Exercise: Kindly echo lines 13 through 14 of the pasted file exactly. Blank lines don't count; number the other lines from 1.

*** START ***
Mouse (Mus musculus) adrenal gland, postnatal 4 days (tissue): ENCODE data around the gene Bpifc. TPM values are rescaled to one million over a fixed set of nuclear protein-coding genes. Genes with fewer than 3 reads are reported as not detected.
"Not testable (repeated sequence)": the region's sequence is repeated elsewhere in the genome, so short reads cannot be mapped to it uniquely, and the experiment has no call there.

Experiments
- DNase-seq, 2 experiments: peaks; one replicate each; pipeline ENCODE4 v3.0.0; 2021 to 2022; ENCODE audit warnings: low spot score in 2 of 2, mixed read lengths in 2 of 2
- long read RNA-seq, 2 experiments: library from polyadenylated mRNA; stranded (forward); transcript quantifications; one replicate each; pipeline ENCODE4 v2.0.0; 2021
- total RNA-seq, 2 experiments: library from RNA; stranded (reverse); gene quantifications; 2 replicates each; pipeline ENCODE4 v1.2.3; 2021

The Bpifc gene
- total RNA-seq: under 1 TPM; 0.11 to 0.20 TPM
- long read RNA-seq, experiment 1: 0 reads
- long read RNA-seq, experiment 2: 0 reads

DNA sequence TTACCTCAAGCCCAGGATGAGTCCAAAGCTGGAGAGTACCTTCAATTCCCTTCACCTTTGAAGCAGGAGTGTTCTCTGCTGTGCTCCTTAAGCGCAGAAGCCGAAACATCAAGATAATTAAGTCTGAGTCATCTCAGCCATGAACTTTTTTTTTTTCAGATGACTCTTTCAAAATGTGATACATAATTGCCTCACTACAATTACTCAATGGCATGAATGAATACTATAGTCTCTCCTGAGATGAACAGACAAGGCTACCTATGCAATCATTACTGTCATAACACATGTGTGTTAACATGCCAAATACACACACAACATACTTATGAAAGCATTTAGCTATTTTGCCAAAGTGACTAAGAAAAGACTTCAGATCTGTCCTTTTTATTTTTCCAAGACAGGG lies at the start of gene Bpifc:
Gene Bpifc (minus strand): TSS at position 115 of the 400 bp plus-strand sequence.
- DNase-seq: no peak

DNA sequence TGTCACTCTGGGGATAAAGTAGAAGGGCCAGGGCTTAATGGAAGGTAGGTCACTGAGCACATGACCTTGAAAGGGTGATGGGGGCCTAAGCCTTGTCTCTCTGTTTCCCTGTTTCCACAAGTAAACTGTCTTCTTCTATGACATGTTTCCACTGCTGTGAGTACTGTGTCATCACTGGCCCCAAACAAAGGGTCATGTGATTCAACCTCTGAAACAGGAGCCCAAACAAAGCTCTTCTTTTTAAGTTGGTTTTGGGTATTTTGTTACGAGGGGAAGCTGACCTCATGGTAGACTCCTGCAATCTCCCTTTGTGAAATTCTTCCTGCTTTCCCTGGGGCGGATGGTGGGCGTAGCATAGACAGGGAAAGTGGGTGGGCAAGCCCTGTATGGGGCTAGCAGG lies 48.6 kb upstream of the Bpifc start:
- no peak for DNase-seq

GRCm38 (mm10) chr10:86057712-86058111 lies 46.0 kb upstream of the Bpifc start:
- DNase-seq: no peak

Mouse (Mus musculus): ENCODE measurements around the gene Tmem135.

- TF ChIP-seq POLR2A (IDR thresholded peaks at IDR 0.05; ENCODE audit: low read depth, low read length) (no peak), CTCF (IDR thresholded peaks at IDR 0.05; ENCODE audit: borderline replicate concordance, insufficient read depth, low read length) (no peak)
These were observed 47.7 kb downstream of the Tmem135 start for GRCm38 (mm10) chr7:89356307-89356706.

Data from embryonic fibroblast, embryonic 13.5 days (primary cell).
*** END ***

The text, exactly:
- DNase-seq: no peak

DNA sequence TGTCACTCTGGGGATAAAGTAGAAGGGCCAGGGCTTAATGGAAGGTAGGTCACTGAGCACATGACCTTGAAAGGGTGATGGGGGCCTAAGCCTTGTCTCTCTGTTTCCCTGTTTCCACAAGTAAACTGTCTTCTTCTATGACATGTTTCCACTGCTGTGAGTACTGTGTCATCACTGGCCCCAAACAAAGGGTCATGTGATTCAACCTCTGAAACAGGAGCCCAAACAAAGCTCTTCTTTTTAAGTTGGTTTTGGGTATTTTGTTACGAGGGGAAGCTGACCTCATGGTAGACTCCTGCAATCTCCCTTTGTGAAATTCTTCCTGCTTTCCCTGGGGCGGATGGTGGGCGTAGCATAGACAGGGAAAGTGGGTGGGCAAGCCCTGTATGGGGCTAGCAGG lies 48.6 kb upstream of the Bpifc start: